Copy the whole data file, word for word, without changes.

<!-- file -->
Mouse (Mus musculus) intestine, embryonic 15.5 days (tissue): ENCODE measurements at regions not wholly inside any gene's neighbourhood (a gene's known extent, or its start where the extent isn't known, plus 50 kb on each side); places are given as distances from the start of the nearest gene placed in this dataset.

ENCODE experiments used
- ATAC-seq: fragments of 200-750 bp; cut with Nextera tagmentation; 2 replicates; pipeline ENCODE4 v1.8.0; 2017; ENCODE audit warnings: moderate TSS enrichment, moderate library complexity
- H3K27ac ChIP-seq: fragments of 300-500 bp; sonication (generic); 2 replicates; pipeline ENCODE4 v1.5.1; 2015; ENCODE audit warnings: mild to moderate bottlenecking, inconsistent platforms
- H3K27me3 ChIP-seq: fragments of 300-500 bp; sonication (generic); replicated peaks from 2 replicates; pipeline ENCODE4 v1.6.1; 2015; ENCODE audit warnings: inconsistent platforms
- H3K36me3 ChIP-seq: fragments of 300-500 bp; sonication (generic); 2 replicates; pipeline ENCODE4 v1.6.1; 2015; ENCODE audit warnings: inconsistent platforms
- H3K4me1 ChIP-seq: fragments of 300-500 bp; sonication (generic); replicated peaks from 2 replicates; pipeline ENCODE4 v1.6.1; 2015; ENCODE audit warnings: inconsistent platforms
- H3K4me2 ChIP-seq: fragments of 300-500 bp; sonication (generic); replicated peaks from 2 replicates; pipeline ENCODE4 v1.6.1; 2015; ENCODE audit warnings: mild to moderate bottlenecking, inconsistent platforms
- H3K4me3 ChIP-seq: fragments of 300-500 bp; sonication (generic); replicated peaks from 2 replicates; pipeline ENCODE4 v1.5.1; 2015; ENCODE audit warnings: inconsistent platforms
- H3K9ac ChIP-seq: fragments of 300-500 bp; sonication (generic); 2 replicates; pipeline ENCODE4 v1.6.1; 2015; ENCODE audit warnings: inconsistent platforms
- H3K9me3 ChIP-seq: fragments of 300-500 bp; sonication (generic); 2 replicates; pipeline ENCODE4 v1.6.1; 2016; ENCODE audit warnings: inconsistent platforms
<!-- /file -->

Mouse (Mus musculus) intestine, embryonic 15.5 days (tissue): ENCODE measurements at regions not wholly inside any gene's neighbourhood (a gene's known extent, or its start where the extent isn't known, plus 50 kb on each side); places are given as distances from the start of the nearest gene placed in this dataset.

ENCODE experiments used
- ATAC-seq: fragments of 200-750 bp; cut with Nextera tagmentation; 2 replicates; pipeline ENCODE4 v1.8.0; 2017; ENCODE audit warnings: moderate TSS enrichment, moderate library complexity
- H3K27ac ChIP-seq: fragments of 300-500 bp; sonication (generic); 2 replicates; pipeline ENCODE4 v1.5.1; 2015; ENCODE audit warnings: mild to moderate bottlenecking, inconsistent platforms
- H3K27me3 ChIP-seq: fragments of 300-500 bp; sonication (generic); replicated peaks from 2 replicates; pipeline ENCODE4 v1.6.1; 2015; ENCODE audit warnings: inconsistent platforms
- H3K36me3 ChIP-seq: fragments of 300-500 bp; sonication (generic); 2 replicates; pipeline ENCODE4 v1.6.1; 2015; ENCODE audit warnings: inconsistent platforms
- H3K4me1 ChIP-seq: fragments of 300-500 bp; sonication (generic); replicated peaks from 2 replicates; pipeline ENCODE4 v1.6.1; 2015; ENCODE audit warnings: inconsistent platforms
- H3K4me2 ChIP-seq: fragments of 300-500 bp; sonication (generic); replicated peaks from 2 replicates; pipeline ENCODE4 v1.6.1; 2015; ENCODE audit warnings: mild to moderate bottlenecking, inconsistent platforms
- H3K4me3 ChIP-seq: fragments of 300-500 bp; sonication (generic); replicated peaks from 2 replicates; pipeline ENCODE4 v1.5.1; 2015; ENCODE audit warnings: inconsistent platforms
- H3K9ac ChIP-seq: fragments of 300-500 bp; sonication (generic); 2 replicates; pipeline ENCODE4 v1.6.1; 2015; ENCODE audit warnings: inconsistent platforms
- H3K9me3 ChIP-seq: fragments of 300-500 bp; sonication (generic); 2 replicates; pipeline ENCODE4 v1.6.1; 2016; ENCODE audit warnings: inconsistent platforms